Does the operon concept apply to Eukaryotes? Describe a suggested mechanism for gene regulation in Eukaryotes.
The operon system of gene regulation has proved not be applicable in eukaryotes. Crossing-over & chromosome structural changes (such as translocations, inversions) disrupt clusters of genes that otherwise might become operons. In prokaryotes, metabolically related genes are lying close together whereas in eukaryotes metabolically related genes may be scattered throughout the genome. Moreover, in a eukaryotic cell, compartmentalization is there. The nucleus contains most of the genetic material. The compartmentalization has a consequence for gene expression. Regulatory processes in a eukaryotic act, or might act, to control gene expression at various levels. Various potential control points recognized in eukaryotes are regulation at the level of gene structure, initiation of transcription, processing transcript & transport to the cytoplasm, translation of mRNA & post-translation control.
Gene regulation in eukaryotes:
The regulation in higher eukaryotes can be either short-term or long-term. In higher eukaryotes, one of the well-studied systems of short-term gene regulation is the control of enzyme synthesis by steroid hormones. And the long-term regulation of gene expression refers to the regulation during the development & differentiation of organisms.
One of the most popular models of regulation of gene expression in eukaryotes is the Davidson-Britten model.
R.J Britten & E.H Davidson developed a theoretical model in 1969 to explain enormous genome & possible modes of regulation in higher forms. This model was later elaborated by them in 1973. The model assumes the presence of the following four type of sequence: Producer gene, Receptor site (gene), Integrator gene & Sensor site.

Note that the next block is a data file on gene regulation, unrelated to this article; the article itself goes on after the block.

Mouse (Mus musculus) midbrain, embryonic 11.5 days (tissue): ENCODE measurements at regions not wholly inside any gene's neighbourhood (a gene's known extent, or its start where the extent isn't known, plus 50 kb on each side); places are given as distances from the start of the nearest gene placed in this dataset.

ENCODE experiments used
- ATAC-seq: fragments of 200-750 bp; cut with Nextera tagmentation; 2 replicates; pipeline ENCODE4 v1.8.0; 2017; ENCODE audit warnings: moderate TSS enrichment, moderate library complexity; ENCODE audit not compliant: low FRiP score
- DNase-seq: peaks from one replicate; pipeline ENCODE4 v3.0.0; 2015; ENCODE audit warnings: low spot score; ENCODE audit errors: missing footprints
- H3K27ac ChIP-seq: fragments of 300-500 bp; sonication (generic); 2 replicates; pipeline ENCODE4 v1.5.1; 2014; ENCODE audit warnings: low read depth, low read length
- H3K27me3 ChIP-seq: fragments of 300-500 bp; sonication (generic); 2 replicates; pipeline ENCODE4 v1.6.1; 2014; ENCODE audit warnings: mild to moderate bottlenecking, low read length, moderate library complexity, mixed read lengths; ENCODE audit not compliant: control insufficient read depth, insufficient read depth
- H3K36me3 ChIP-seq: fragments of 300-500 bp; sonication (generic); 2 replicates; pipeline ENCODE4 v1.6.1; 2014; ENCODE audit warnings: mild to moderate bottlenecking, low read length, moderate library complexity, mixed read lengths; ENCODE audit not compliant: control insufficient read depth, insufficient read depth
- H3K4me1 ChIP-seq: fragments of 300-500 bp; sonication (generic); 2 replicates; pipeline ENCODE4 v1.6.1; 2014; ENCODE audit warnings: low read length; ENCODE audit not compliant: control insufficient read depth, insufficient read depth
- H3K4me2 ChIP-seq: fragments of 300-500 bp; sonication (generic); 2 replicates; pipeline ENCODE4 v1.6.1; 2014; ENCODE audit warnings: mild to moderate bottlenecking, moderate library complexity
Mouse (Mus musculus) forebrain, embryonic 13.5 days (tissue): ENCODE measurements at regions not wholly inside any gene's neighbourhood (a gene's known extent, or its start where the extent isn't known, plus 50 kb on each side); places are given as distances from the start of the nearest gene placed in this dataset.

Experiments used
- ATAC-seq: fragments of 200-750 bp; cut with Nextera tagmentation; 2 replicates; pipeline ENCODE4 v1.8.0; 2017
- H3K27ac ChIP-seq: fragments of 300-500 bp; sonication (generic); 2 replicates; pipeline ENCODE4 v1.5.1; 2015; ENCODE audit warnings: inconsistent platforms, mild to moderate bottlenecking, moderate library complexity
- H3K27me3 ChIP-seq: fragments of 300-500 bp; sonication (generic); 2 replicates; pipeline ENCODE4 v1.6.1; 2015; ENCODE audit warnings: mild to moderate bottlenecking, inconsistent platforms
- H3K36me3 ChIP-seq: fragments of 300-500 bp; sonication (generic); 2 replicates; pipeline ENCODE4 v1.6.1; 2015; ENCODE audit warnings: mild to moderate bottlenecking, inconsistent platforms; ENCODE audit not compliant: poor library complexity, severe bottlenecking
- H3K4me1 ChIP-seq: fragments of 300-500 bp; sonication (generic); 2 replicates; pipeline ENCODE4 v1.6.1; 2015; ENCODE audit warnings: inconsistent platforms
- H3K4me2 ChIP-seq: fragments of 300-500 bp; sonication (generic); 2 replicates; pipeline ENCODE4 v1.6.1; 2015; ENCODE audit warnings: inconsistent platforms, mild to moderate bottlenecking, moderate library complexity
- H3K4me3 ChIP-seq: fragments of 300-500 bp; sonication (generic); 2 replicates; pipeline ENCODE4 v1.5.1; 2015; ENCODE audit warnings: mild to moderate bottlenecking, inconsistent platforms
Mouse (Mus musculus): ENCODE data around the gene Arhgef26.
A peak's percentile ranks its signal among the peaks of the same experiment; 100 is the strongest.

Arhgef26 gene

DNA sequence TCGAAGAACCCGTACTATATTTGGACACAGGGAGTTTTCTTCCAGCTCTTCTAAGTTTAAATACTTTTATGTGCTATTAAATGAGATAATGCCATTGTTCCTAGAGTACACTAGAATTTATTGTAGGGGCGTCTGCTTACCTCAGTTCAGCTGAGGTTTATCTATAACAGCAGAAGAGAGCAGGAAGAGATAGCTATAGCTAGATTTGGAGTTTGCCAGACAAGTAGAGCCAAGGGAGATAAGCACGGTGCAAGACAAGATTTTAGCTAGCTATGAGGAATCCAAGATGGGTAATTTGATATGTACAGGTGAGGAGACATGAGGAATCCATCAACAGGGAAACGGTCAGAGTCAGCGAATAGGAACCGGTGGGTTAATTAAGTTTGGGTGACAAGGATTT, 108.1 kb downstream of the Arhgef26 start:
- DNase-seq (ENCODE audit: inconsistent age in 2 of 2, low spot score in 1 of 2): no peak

Transcription of a producer gene could occur only if at least one of its receptor sites was activated by forming a sequence-specific complex with activator RNA (or activator protein). This RNA (or protein) would be synthesized by integrator gene in response to the signals by the sensor site that are sensitive to external or internal development signals.
In Britten-Davidson model, it is also proposed that receptor sites & integrator genes may be repeated a number of times so as to control the activity of a large number of genes in the same cell. Repetition of receptor ensures that same activator recognizes all of them & in this way several enzymes of one metabolic pathway are simultaneously synthesized. Transcription of the same gene may be needed in different developmental stages. This is achieved by the multiplicity of receptor sites & integrator genes. Each producer gene may be several receptor sites, each responding to one activator. Thus a single activator though can recognize several genes but different activators may activate the same gene at a different time. An integrator gene may also fall in a cluster with the same sensor site.
Fig: Britten-Davidson model of eukaryotic gene regulation. Interactions among different components of the machinery are shown.
Britten-Davidson model is also known as gene battery model. A set of structural genes controlled by one sensor site is termed as a battery. Sometimes when major changes are needed, it is necessary to activate several sets of genes. If one sensor site is associated with several integrators, it may be caused transcription of all integrators simultaneously thus causing transcriptions of several producer genes through receptor sites. The repetition of integrator genes & receptor sites is consistent with the reports that sufficient repeated DNA occurs in the eukaryotic cells.